Item description for Letters to a Diminished Church: Passionate Arguments for the Relevance of Christian Doctrine by Dorothy Sayers...
Overview "The devil should stand alert, for Sayers is one of his foremost adversaries,"---Living Church. An outspoken defender of Christian orthodoxy, Sayers elucidates creedal Christianity with brilliance and wit. Pieces include "The Dogma is the Drama," "What Do We Believe?" and "Strong Meat."
What must a person believe to be a Christian? Dorothy Sayers lays out age-old doctrines without prettying-up or watering-down. She brings them vividly to life by showing how the Bible, history, literature, and modern science fit together to make religion not only possible but necessary in our time.
So whether you are reading the great works of Western literature, thinking about your place in God's universe, or simply dealing with the thousand-and-one problems of daily living, this powerful book has words of both challenge and comfort for you.
Somehow or other, and with the best intentions, we have shown the world the typical Christian in the likeness of a crashing and rather ill-natured bore--and this in the Name of One who assuredly never bored a soul in those thirty-three years during which He passed through this world like a flame.
Let us, in Heaven's name, drag out the Divine Drama from under the dreadful accumulation of slipshod thinking and trashy sentiment heaped upon it, and set it on an open stage to startle the world into some sort of vigorous reaction.
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Studio: Thomas Nelson
Est. Packaging Dimensions: Length: 8.5" Width: 5.8" Height: 0.6" Weight: 0.6 lbs.
Release Date Sep 8, 2004
Publisher Thomas Nelson
ISBN 0849945267 ISBN13 9780849945267
Availability 0 units.
More About Dorothy Sayers
Dorothy Sayers is the author of the famous "Lord Peter Wimsey" detective series. A graduate of Oxford University, Sayers was an associate of C.S. Lewis, T.S. Eliot, and Charles Williams. Dorothy Sayers lived from 1893-1957.
Reviews - What do customers think about Letters to a Diminished Church: Passionate Arguments for the Relevance of Christian Doctrine?
The Divine Miss S. Sep 15, 2005
Readers of C.S. Lewis are sometimes surprised to learn that his popular book, Mere Christianity, was adapted from BBC wartime radio "broadcast talks." Dorothy L. Sayers, known for her Lord Peter Whimsey detective novels, also penned dozens of pamphlets, essays and broadsides, many adapted from her popular talks. Her subject is similar to fellow Anglican Lewis: the role of the Church in wartime, but her approach is somewhat different than Lewis'. In "Creed or Chaos" and "The Dogma is the Drama" she argues for the excitement of doctrine, oxymoronic as that may seem, but she does so in scintillating prose: "We have effectively pared the claws of the Lion of Judah, certified him 'meek and mild' and recommended him as a household pet for pale curates and pious old ladies." In other essays she probes the nature of creativity, drawing on her own experience as an author and playwright to illuminate her views.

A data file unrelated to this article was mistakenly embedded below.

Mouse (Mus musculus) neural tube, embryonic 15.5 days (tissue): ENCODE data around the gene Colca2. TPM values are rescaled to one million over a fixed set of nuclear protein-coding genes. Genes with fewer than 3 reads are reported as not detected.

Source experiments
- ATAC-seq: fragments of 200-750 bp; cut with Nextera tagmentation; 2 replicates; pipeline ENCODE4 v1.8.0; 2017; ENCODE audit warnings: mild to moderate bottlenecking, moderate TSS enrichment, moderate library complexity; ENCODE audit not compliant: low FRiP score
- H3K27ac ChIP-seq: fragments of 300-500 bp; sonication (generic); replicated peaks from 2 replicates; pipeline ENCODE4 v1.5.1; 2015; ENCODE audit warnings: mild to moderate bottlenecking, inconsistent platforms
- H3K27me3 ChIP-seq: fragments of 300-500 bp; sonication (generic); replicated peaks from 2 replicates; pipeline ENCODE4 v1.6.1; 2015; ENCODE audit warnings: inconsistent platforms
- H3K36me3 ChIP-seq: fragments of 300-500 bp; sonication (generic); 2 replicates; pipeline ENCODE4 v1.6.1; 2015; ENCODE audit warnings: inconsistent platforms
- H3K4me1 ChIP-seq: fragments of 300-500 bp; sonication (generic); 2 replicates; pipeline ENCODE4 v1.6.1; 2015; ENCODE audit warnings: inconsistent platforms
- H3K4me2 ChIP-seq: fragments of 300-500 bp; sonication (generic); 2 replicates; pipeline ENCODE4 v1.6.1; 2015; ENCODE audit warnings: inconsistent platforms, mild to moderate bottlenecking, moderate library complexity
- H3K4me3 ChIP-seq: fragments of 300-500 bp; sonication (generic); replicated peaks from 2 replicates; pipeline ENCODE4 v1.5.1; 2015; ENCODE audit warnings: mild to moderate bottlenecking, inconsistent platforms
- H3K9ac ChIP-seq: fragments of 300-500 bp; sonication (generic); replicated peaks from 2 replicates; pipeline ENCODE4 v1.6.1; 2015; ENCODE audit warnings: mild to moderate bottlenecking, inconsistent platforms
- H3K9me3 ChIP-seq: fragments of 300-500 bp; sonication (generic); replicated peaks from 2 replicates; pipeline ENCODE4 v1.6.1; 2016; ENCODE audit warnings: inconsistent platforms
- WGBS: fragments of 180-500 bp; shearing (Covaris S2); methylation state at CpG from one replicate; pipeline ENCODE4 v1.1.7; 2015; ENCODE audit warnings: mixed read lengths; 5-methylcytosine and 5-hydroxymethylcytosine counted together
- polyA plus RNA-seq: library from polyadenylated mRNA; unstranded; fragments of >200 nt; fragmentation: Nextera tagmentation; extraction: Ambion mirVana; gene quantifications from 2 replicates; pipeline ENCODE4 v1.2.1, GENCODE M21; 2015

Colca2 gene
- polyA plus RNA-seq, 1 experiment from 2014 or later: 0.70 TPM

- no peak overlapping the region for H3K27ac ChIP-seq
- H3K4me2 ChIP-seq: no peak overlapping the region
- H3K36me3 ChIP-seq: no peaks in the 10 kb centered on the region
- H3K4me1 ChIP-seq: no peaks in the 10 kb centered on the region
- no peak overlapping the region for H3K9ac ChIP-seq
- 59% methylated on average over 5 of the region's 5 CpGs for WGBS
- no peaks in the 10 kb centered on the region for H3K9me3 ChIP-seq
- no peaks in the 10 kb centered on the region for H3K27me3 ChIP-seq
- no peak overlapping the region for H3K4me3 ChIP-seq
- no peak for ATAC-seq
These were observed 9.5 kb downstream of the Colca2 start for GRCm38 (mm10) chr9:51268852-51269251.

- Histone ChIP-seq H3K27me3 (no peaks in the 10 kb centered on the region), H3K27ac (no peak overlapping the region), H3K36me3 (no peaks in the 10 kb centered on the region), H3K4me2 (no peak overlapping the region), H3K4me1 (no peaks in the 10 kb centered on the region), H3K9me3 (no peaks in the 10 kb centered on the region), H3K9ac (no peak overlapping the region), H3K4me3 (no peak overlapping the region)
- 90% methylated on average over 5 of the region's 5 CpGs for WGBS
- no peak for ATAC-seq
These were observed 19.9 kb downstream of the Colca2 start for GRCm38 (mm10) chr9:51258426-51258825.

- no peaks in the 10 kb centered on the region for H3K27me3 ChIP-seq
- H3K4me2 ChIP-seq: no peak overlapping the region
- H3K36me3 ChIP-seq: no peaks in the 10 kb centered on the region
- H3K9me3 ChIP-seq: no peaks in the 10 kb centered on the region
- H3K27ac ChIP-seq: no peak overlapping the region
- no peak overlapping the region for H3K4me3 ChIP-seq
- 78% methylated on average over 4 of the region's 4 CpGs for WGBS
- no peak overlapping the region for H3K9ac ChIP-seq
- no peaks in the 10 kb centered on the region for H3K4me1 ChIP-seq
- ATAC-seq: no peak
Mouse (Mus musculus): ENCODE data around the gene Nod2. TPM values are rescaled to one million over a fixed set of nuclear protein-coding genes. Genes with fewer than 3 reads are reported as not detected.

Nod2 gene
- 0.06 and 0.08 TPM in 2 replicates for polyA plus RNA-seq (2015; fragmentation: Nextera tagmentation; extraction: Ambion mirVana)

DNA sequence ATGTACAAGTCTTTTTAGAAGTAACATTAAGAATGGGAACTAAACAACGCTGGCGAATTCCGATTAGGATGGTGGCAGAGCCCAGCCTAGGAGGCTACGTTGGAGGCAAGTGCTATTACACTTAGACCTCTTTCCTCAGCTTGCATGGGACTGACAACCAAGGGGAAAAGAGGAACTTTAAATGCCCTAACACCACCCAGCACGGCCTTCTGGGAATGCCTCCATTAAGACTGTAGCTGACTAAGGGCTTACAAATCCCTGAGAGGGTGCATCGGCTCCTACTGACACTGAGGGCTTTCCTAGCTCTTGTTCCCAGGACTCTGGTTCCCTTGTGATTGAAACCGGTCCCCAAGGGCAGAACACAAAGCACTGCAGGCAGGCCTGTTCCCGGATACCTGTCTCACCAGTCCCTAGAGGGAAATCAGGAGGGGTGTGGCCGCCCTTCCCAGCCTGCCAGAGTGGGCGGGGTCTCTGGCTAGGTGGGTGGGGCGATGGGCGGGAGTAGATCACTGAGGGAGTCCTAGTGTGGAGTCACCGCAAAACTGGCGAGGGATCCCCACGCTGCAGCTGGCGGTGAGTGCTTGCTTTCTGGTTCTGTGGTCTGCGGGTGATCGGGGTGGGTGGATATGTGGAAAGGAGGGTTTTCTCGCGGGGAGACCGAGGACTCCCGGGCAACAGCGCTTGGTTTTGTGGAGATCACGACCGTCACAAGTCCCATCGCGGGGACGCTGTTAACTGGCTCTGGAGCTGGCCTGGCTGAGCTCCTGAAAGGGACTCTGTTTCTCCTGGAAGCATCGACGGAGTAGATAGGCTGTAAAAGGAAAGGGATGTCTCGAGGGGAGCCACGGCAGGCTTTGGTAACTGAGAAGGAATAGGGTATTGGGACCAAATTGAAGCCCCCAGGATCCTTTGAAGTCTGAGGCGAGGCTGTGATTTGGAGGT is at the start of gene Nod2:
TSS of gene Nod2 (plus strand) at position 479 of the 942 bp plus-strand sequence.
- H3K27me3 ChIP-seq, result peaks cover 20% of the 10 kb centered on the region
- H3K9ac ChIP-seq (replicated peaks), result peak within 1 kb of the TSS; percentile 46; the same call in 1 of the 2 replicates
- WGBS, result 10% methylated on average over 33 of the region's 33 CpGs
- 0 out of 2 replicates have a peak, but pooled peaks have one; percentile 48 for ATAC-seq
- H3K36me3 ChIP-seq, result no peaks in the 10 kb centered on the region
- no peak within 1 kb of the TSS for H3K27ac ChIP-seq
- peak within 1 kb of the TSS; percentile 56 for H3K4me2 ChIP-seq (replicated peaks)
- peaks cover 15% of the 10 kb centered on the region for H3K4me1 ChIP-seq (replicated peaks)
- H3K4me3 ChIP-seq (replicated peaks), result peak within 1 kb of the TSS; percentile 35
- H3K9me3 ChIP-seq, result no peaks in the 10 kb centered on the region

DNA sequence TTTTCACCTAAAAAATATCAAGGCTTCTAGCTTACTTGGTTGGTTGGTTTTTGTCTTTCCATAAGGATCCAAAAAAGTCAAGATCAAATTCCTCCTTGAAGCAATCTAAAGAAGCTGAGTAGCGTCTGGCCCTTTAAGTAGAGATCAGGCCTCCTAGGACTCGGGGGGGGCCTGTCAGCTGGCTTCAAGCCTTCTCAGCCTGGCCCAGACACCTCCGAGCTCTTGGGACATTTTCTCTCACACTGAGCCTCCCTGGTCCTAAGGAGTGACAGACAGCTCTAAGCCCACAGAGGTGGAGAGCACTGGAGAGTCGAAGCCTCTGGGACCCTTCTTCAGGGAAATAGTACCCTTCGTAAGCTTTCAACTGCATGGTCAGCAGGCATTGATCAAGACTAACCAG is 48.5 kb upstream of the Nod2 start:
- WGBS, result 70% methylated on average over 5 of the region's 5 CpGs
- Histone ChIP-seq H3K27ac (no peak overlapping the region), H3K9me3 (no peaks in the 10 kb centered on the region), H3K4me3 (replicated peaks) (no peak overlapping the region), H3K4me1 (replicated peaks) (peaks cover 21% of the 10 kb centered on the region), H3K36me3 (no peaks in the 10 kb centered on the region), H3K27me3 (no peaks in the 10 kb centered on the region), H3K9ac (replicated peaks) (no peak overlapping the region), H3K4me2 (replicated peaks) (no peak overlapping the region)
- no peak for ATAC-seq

This collection does not exhaust Sayers' essays, but collects seven from her 1947 book, Creed or Chaos, and other works including Unpopular Opinions, and Begin Here. This collection also seems hastily edited, with numerous typos. The book cover reads, "Includes discussion questions," which seem to have been inadvertently omitted. Nevertheless, reading Dorothy L. Sayers is an unforgettable experience, and this volume provides a good introduction to a fascinating and provocative thinker and writer. Essays include: 1. The Greatest Drama Ever Staged; 2. What Do We Believe?; 3. The Dogma is the Drama; 4. The Image of God; 5. Creative Mind; 6. Creed or Chaos; 7. Strong Meat; 8. The Other Six Deadly Sins; 9. Christian Morality; 10. The Triumph of Easter; 11. Why Work?; 12. Toward a Christian Esthetic; 13. The Faust Legend and the Idea of the Devil; 14. A Vote of Thanks to Cyrus; 15. The Writing and Reading of Allegory; 16. Problem Picture.